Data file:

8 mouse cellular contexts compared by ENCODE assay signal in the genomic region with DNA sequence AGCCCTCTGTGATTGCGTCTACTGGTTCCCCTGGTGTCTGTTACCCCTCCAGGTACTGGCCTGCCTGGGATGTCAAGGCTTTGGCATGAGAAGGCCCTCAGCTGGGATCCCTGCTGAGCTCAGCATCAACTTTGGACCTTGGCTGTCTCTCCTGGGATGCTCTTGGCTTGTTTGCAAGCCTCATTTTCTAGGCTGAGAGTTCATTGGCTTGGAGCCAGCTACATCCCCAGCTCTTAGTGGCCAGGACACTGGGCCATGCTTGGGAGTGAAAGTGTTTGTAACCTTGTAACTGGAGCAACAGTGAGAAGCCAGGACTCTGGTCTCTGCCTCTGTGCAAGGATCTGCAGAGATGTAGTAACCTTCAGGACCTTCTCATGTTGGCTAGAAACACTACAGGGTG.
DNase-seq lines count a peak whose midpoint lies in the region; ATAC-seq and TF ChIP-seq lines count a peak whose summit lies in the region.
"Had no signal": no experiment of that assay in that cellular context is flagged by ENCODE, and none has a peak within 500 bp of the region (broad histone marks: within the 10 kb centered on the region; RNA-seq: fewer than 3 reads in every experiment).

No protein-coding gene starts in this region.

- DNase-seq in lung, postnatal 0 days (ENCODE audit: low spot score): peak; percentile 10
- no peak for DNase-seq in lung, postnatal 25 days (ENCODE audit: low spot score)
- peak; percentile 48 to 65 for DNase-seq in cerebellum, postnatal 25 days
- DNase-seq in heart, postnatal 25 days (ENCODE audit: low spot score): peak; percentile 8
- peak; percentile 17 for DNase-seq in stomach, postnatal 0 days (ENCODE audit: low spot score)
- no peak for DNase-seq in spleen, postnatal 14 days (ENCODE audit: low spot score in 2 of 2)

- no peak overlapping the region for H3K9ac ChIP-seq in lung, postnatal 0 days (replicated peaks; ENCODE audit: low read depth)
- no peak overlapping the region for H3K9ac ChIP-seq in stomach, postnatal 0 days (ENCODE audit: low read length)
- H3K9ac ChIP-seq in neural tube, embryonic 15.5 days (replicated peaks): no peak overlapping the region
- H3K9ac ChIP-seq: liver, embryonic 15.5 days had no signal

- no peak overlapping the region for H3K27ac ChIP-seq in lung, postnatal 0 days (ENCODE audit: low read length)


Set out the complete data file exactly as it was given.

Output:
8 mouse cellular contexts compared by ENCODE assay signal in the genomic region with DNA sequence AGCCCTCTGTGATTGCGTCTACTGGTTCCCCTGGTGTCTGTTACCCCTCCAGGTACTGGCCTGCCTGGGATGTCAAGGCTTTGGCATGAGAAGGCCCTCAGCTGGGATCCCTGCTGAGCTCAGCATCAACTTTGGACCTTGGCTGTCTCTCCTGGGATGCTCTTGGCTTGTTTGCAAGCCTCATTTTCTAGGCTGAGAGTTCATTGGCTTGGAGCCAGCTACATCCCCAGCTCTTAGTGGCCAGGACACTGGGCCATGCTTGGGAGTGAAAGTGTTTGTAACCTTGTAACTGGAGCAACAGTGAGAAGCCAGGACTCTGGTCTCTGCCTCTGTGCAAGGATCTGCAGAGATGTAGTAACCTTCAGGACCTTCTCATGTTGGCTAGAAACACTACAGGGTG.
DNase-seq lines count a peak whose midpoint lies in the region; ATAC-seq and TF ChIP-seq lines count a peak whose summit lies in the region.
"Had no signal": no experiment of that assay in that cellular context is flagged by ENCODE, and none has a peak within 500 bp of the region (broad histone marks: within the 10 kb centered on the region; RNA-seq: fewer than 3 reads in every experiment).

No protein-coding gene starts in this region.

- DNase-seq in lung, postnatal 0 days (ENCODE audit: low spot score): peak; percentile 10
- no peak for DNase-seq in lung, postnatal 25 days (ENCODE audit: low spot score)
- peak; percentile 48 to 65 for DNase-seq in cerebellum, postnatal 25 days
- DNase-seq in heart, postnatal 25 days (ENCODE audit: low spot score): peak; percentile 8
- peak; percentile 17 for DNase-seq in stomach, postnatal 0 days (ENCODE audit: low spot score)
- no peak for DNase-seq in spleen, postnatal 14 days (ENCODE audit: low spot score in 2 of 2)

- no peak overlapping the region for H3K9ac ChIP-seq in lung, postnatal 0 days (replicated peaks; ENCODE audit: low read depth)
- no peak overlapping the region for H3K9ac ChIP-seq in stomach, postnatal 0 days (ENCODE audit: low read length)
- H3K9ac ChIP-seq in neural tube, embryonic 15.5 days (replicated peaks): no peak overlapping the region
- H3K9ac ChIP-seq: liver, embryonic 15.5 days had no signal

- no peak overlapping the region for H3K27ac ChIP-seq in lung, postnatal 0 days (ENCODE audit: low read length)